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Gibson clearing up "myths" about adjudicatory hearing
October 24, 2011 - Jessica Collier
Dave Gibson of Adirondack Wild has a blog post today about the ACR hearing on the Adirondack Almanack.
He lists a few impressions he had of the hearing, plus what he calls a few myths and the truth behind the myths.
In his impressions, he praises Judge O'Connell for being fair and impartial, a sentiment many of the parties shared with me when the hearing sessions ended in June. He also criticizes APA staff, saying they "appeared overly eager to condition a defective application and bend to the project sponsor’s aspirations."
In his myth 1, he argues that the APA isn't meant to equally balance environmental issues with economic ones, but rather to protect environmental concerns while taking into account potential economic benefits. It seems to me that he's somewhat arguing semantics here. Looking at the pages-long list of conditions APA staff want to attach to a permit if one is approved, it would be tough to say that the APA ever puts economic interests ahead of environmental ones, or even on equal footing. As APA staff said in their closing brief, there will be impact from any sort of development at all, it's their job to mitigate the impact.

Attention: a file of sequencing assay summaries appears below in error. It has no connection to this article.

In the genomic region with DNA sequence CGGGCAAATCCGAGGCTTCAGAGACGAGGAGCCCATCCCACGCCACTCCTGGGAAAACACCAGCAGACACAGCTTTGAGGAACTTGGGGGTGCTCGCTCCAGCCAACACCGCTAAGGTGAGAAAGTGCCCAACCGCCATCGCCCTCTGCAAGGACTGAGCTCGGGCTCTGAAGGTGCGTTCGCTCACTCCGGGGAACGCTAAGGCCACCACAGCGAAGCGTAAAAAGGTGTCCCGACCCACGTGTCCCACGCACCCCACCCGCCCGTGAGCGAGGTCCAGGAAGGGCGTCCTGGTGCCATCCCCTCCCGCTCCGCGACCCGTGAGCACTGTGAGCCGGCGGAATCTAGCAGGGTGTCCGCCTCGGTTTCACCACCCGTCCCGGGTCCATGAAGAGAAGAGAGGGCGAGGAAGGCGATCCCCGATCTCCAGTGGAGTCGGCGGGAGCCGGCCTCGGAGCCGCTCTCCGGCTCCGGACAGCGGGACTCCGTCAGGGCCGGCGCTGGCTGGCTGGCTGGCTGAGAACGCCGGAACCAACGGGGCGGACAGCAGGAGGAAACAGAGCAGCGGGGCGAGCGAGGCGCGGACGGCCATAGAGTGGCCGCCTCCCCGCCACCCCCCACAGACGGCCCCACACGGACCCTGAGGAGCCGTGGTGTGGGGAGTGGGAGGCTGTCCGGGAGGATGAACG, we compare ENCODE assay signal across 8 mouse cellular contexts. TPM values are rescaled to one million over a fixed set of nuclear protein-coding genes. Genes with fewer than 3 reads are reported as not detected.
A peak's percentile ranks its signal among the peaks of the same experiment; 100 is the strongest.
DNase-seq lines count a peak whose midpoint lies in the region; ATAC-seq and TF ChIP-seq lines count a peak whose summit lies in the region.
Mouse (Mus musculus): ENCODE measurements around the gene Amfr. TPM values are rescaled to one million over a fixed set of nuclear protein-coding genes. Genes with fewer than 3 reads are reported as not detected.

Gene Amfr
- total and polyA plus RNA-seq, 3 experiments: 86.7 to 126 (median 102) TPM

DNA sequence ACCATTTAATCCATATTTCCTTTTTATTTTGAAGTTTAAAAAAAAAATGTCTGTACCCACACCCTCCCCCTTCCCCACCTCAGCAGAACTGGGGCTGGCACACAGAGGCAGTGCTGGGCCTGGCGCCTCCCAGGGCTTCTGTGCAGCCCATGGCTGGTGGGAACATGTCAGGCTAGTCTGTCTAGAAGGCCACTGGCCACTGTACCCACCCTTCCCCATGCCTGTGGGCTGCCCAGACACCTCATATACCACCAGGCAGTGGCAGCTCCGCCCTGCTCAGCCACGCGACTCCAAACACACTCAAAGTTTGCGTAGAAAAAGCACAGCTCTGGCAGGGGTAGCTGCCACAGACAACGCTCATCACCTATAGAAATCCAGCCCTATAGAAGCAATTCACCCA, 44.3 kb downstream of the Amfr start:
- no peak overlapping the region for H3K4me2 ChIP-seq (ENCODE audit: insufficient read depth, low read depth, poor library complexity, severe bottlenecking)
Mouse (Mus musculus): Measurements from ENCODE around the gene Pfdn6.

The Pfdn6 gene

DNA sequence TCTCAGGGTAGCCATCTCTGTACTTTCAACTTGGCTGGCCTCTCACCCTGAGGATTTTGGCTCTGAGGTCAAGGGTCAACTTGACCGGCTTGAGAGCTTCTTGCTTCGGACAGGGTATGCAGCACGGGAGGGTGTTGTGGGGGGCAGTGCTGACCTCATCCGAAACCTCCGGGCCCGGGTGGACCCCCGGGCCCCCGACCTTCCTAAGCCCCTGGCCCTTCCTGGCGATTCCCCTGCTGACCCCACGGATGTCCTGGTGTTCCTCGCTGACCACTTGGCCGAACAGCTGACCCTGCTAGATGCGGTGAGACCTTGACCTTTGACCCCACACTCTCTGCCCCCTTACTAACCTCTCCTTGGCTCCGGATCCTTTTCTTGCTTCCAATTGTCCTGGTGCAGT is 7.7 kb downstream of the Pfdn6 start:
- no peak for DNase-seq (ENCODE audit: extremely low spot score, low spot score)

Gibson's myth 2 was something that bothered me a lot during the hearing. Ulasewicz did often try to use the fact that the application was deemed complete as proof that there was enough information in it, when staff made it very clear, in testimony and in documents referred to in the hearing, that they didn't think there was enough information provided by the application. In fact, that's the entire reason the project went to a hearing in the first place.
Myth 3 refers to burden of proof in the hearing. I'm not a lawyer, but from everything I've heard, it sounds like he's correct here, too. Every law I've heard cited here makes it clear that the burden on proof is on Preserve Associates to prove that the assertions they make in the application are true. I'll leave it to Gibson to argue how well they proved their case.
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